FIT screening may not be the best method to find right-sided cancers, study indicates

An accompanying editorial noted that fecal immunochemical testing (FIT) may be less effective in the right colon in part because lesions grow more rapidly and bleed less.


A fecal immunochemical test (FIT)-based program involving six rounds of screening yielded a negligible reduction in detection rates for neoplastic lesions in the proximal versus the distal colon after the first round, a study found.

To assess the long-term detection rates with FIT for advanced adenoma and colorectal cancer by anatomical location, researchers conducted a population-based, organized screening program in Italy among patients ages 50 to 69 years who completed six rounds of FIT screening. At each screening round, the detection rates for advanced adenoma and cancer, as well as the proportional interval cancer rate, were calculated by location in the proximal colon, distal colon, or rectum. The results of the study were published by Annals of Internal Medicine on Oct. 2.

Between 2002 and 2014, 123,347 participants underwent 441,647 FITs. The number of advanced adenomas and cancer cases detected were 1,704 and 200 in the proximal colon, 3,703 and 324 in the distal colon, and 1,220 and 209 in the rectum, respectively. The detection rate for proximal colon cancer declined only from the first to the second screening round (0.63 to 0.36 per 1,000 persons screened), while the rate for both distal colon and rectal cancer steadily decreased across six rounds (1.65 per 1,000 persons screened in the first round to 0.17 per 1,000 persons screened in the sixth round for the distal colon and 0.82 per 1,000 persons screened in the first round to 0.17 per 1,000 persons screened in the sixth round for the rectum).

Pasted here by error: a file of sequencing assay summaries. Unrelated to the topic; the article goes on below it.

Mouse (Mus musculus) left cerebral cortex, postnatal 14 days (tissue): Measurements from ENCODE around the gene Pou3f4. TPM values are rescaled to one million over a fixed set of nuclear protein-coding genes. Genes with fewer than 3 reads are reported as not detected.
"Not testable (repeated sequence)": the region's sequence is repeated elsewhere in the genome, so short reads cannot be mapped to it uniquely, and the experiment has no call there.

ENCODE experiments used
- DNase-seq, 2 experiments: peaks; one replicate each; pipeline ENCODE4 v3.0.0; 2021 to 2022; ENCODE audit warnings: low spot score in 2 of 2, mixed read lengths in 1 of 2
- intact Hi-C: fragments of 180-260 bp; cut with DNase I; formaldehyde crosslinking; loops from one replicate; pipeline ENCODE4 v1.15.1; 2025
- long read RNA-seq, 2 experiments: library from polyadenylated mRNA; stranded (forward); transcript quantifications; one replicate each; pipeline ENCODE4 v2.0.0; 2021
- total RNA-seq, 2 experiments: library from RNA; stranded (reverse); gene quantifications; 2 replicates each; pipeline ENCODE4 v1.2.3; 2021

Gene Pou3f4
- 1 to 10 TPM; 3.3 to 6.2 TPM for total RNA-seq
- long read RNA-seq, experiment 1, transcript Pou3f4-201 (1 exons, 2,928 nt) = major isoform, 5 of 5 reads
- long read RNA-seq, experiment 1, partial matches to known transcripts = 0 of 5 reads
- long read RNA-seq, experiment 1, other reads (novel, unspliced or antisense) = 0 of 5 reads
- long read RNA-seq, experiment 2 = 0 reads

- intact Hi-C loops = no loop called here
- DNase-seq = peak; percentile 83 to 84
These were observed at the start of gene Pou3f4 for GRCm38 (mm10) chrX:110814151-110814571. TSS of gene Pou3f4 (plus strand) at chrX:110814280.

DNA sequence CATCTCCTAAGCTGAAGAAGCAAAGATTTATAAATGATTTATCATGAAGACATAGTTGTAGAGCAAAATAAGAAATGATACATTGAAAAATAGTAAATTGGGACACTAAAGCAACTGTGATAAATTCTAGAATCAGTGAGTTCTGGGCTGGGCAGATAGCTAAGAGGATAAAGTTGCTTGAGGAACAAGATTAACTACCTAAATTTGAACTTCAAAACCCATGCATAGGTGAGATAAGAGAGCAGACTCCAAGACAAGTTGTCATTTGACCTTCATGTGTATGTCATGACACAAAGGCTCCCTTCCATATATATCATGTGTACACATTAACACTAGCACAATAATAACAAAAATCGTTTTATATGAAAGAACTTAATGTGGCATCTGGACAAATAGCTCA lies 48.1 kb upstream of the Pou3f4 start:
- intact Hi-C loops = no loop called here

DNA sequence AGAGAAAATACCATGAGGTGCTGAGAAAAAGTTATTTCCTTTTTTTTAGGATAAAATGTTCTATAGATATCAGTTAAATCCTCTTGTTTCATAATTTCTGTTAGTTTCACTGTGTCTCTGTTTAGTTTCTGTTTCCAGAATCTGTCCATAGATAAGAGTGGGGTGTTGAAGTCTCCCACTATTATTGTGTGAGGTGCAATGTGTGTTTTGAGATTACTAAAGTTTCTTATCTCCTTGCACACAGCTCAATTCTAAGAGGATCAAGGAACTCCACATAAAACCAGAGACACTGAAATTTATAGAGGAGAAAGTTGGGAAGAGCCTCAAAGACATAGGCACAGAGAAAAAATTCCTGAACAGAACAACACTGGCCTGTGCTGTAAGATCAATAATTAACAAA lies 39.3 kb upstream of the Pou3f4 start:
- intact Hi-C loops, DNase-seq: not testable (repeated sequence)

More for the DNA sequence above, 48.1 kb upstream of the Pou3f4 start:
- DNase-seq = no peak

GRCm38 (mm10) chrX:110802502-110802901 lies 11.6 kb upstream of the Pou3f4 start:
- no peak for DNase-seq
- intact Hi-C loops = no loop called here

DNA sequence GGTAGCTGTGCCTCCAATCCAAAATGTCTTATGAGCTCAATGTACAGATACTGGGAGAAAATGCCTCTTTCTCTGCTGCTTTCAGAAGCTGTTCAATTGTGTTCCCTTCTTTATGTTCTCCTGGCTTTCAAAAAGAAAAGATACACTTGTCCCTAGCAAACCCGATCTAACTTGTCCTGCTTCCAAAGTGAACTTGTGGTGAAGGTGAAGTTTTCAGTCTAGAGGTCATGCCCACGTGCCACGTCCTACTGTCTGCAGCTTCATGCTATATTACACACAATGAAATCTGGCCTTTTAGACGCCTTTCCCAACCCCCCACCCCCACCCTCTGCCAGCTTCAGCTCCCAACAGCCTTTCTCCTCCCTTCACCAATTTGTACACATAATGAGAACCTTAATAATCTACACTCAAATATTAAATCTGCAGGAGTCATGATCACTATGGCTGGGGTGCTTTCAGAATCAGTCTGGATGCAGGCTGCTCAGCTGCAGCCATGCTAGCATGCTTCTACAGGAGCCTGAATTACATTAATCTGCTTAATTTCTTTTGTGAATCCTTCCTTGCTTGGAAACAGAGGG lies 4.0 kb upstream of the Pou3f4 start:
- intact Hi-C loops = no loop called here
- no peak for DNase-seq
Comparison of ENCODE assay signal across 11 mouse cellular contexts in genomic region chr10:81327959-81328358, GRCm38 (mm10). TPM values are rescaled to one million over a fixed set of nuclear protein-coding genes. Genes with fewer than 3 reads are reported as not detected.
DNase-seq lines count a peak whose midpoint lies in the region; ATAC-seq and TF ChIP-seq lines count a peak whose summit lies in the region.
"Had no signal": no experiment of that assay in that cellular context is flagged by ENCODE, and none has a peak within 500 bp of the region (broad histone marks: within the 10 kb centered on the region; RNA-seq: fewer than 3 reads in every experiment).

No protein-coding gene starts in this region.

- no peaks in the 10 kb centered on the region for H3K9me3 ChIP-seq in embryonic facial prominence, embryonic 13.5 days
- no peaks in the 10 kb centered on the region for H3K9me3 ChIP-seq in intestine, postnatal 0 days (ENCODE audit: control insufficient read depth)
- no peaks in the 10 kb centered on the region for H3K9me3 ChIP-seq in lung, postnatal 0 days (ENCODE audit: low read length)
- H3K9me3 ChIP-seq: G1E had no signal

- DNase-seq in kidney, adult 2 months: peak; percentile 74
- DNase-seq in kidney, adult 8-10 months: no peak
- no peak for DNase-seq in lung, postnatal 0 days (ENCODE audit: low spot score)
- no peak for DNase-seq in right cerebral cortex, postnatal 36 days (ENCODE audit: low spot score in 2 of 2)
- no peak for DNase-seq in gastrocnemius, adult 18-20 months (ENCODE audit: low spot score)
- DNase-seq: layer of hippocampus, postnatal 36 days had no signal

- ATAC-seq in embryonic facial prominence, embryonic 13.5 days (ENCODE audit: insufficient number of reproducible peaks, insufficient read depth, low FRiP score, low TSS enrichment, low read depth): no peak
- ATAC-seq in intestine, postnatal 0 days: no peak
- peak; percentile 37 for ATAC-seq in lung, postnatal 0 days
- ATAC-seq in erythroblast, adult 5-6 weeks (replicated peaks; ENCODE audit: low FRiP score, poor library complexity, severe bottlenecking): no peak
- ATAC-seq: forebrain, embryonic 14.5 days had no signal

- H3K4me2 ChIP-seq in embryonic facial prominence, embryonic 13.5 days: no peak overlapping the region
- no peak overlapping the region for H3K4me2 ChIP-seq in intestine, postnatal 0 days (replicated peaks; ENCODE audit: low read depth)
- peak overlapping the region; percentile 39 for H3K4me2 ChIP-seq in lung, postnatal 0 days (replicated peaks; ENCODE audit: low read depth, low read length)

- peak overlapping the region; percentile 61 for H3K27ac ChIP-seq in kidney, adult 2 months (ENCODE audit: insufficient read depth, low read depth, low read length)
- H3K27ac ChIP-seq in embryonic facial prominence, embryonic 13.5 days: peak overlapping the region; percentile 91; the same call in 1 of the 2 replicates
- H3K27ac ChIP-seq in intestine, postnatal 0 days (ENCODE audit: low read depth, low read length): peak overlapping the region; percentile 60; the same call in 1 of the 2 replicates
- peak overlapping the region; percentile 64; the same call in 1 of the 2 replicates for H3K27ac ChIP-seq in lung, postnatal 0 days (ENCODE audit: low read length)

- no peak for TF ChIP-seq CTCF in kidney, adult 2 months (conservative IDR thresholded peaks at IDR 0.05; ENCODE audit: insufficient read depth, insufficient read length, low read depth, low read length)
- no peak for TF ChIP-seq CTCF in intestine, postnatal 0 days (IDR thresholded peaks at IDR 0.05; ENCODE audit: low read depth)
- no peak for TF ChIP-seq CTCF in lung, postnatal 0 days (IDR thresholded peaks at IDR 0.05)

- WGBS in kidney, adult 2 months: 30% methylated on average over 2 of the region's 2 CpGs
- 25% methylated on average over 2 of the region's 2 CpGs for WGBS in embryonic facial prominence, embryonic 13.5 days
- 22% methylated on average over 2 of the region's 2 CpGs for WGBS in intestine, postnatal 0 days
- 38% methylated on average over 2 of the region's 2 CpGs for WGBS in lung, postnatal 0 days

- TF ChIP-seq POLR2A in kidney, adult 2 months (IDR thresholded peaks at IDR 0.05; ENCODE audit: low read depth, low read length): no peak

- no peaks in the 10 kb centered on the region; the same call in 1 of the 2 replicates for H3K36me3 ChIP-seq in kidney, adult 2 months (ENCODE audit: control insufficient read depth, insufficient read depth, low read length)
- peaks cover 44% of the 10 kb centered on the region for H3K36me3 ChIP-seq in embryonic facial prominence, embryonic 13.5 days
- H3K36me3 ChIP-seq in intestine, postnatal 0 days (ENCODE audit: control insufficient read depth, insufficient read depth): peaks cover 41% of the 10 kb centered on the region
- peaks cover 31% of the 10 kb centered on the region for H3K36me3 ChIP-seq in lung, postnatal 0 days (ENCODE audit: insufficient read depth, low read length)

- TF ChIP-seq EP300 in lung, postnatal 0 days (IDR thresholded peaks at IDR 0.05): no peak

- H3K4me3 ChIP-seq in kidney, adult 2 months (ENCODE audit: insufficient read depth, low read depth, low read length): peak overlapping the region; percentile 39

Similar trends were seen for advanced adenoma (5.32 per 1,000 persons screened in the first round to 4.22 per 1,000 persons screened in the sixth round for the proximal colon and 15.2 per 1,000 persons screened in the first round to 5.02 per 1,000 persons screened in the sixth round for the distal colon). Overall, 150 cases of interval cancer were diagnosed. The proportional interval cancer rate was higher in the proximal colon (25.2%; 95% CI, 19.9% to 31.5%) than in the distal colon (6.0%; 95% CI, 3.9% to 8.9%) or rectum (9.9%; 95% CI, 6.9% to 13.7%).

“Despite our study's evidence of a much greater long-term FIT-related benefit for distal [colorectal cancer] prevention, FIT is not completely ineffective in the proximal colon,” the authors wrote. “In fact, a relevant reduction in detection rate for invasive [colorectal cancer] and advanced adenoma also was observed in the proximal colon, but most of the decrease occurred between the first and second screening rounds.”

An editorial noted that FIT may be less effective in the right colon because of lesions that grow more rapidly and that bleed less, or because a longer transit time may degrade hemoglobin, making occult bleeding undetectable.

“However, lower sensitivity in detecting right colon lesions is a shared limitation across all current [colorectal cancer] screening strategies,” the editorial stated. “Most interval cancer cases occur in the right colon, regardless of testing strategy, although colonoscopy has become better at detection through quality and technologic improvements.”